North Korea has warned of retaliation after the US scrapped food aid over its rocket launch, raising fears of a new nuclear test.
In a statement late on Tuesday, the nuclear-armed North said it was no longer bound by a bilateral agreement to halt testing of nuclear weapons and long-range missiles after Washington suspended much-needed food aid.
“We have thus become able to take necessary retaliatory measures, free from the agreement,” its foreign ministry said, accusing Washington of hostile acts.
South Korean analysts said they expected the North to follow up by staging a third nuclear weapons test, or launching another long-range missile.
The North also rejected condemnation by the UN Security Council, including its ally China, of the failed launch last Friday.
In Beijing, foreign ministry spokesman Liu Weimin (劉為民) urged the International Atomic Energy Agency to resume contact and dialogue with Pyongyang in the apparent hope the two could seek a way forward for the UN atomic agency to inspect North Korean nuclear facilities.
Pyongyang insists its botched satellite launch was not a missile test and it did not breach the February deal with the US, under which it vowed to suspend uranium enrichment and nuclear and missile tests in return for food.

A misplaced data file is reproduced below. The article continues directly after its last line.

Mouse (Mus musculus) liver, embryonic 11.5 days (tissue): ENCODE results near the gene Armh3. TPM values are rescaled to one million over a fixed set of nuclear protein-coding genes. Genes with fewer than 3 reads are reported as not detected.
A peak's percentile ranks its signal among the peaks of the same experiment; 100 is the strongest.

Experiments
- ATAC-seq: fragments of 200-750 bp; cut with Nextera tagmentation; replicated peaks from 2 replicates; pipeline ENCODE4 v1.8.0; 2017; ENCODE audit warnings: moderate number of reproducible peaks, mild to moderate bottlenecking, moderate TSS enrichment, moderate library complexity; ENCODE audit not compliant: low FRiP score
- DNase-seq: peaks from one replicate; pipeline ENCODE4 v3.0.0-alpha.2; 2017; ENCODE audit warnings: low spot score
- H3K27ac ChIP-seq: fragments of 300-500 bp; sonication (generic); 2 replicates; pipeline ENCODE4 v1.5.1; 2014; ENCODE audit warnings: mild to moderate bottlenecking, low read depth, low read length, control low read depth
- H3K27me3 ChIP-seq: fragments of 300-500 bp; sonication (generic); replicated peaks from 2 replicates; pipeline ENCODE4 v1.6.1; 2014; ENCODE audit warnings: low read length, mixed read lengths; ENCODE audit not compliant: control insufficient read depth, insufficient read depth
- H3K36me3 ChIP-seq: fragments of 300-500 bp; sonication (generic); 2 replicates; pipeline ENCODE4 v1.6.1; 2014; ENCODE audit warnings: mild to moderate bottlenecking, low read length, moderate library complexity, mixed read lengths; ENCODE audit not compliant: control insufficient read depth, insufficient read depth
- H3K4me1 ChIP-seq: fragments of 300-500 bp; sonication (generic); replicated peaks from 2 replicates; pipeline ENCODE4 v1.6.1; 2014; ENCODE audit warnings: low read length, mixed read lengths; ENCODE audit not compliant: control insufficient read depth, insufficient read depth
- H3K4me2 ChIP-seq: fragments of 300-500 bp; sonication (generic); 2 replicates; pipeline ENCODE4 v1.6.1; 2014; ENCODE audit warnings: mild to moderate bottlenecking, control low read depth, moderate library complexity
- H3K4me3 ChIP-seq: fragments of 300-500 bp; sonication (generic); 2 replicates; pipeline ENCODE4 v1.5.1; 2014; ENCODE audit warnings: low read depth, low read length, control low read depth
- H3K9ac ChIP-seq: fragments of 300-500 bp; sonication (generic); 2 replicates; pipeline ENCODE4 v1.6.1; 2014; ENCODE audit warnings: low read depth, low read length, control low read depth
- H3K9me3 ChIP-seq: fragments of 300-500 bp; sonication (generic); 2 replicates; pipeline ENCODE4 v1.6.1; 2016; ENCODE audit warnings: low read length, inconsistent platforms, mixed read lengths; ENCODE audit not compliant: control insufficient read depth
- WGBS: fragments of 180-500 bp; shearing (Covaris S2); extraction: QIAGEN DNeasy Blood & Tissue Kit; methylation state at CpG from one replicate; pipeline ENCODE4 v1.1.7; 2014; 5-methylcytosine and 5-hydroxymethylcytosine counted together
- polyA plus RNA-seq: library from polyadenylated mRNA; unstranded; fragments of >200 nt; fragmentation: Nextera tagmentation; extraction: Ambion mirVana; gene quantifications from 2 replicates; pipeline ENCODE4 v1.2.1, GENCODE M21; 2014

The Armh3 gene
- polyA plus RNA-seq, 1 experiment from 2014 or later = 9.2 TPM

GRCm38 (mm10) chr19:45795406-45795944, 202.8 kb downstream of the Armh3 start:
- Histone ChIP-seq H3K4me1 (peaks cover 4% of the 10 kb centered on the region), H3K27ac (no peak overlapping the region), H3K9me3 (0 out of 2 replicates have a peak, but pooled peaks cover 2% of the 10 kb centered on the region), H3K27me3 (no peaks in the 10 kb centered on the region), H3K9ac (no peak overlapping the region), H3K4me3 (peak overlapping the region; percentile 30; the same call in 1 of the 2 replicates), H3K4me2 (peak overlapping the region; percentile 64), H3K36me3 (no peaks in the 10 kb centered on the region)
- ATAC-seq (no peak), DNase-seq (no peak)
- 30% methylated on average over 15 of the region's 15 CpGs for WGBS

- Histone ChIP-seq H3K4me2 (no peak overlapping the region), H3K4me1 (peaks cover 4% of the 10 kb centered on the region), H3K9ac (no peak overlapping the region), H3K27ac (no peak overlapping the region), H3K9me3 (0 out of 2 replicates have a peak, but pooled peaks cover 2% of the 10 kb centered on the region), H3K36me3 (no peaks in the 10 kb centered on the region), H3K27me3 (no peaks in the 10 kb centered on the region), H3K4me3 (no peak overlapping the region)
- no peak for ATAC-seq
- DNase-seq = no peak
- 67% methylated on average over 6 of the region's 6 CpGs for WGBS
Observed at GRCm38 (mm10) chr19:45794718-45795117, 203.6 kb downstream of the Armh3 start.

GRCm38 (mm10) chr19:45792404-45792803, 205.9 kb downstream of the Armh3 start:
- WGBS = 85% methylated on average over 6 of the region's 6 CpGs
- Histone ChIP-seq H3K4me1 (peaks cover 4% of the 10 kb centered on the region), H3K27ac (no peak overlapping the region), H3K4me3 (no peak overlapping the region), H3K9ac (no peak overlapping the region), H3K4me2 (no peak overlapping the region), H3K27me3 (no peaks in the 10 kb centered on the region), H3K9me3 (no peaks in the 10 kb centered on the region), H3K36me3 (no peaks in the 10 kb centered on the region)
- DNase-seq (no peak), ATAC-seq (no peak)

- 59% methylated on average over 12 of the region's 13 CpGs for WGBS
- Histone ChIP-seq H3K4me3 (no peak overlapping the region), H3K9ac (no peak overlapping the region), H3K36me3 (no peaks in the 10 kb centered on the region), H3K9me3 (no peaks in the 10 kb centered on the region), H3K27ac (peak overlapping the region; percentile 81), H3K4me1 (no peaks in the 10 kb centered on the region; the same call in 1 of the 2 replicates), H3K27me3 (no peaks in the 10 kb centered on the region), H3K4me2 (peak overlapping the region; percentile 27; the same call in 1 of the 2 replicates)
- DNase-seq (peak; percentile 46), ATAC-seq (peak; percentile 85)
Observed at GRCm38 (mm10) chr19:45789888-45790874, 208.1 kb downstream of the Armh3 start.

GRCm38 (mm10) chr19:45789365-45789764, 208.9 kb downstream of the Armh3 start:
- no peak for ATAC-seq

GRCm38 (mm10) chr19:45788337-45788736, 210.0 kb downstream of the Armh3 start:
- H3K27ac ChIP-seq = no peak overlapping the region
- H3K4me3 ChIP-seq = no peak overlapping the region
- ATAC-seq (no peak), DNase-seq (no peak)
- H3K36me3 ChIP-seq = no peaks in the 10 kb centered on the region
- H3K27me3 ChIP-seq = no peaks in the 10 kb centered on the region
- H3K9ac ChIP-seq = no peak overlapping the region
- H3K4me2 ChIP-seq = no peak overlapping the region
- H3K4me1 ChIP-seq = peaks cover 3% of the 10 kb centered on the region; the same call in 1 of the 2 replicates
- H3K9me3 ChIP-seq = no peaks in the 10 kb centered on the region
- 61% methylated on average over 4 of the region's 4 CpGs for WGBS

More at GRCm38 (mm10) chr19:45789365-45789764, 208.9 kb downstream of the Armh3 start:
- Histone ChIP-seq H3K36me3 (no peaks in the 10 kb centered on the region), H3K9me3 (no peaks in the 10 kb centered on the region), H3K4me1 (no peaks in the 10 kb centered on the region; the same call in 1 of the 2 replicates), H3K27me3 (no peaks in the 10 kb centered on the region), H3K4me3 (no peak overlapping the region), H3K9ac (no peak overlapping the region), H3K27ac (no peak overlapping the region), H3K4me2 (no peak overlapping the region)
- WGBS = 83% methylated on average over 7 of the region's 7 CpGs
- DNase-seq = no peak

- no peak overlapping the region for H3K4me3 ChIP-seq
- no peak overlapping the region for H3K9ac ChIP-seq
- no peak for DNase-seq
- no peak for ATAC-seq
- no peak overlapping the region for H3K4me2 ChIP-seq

However, the US called off plans to start shipping 240,000 tonnes of food, saying the North could no longer be trusted.
On Monday, a UN Security Council statement “strongly condemned” the launch. It ordered a tightening of existing sanctions and warned of new action if the isolated state stages another nuclear or long-range missile test.
South Korean President Lee Myung-bak praised China’s response to the launch, including its backing for the UN statement.
“I believe we can trust China ... we should continue to manage relations with it,” he was quoted by Yonhap news agency as saying.
“With the February agreement broken down in practice, the North will likely take many of the steps the US and South Korea have long feared, including another nuclear test and a long-range missile test,” Paik Hak-soon of the South’s Sejong Institute think tank said.
When the US and the Security Council start taking punitive actions, “Pyongyang will certainly respond with actions as well,” said Yang Moo-jin of Seoul’s University of North Korean Studies.
“These would include a third nuclear test, or test-launching of an intercontinental ballistic missile or stepping up activities involving weapons-grade uranium,” Yang said.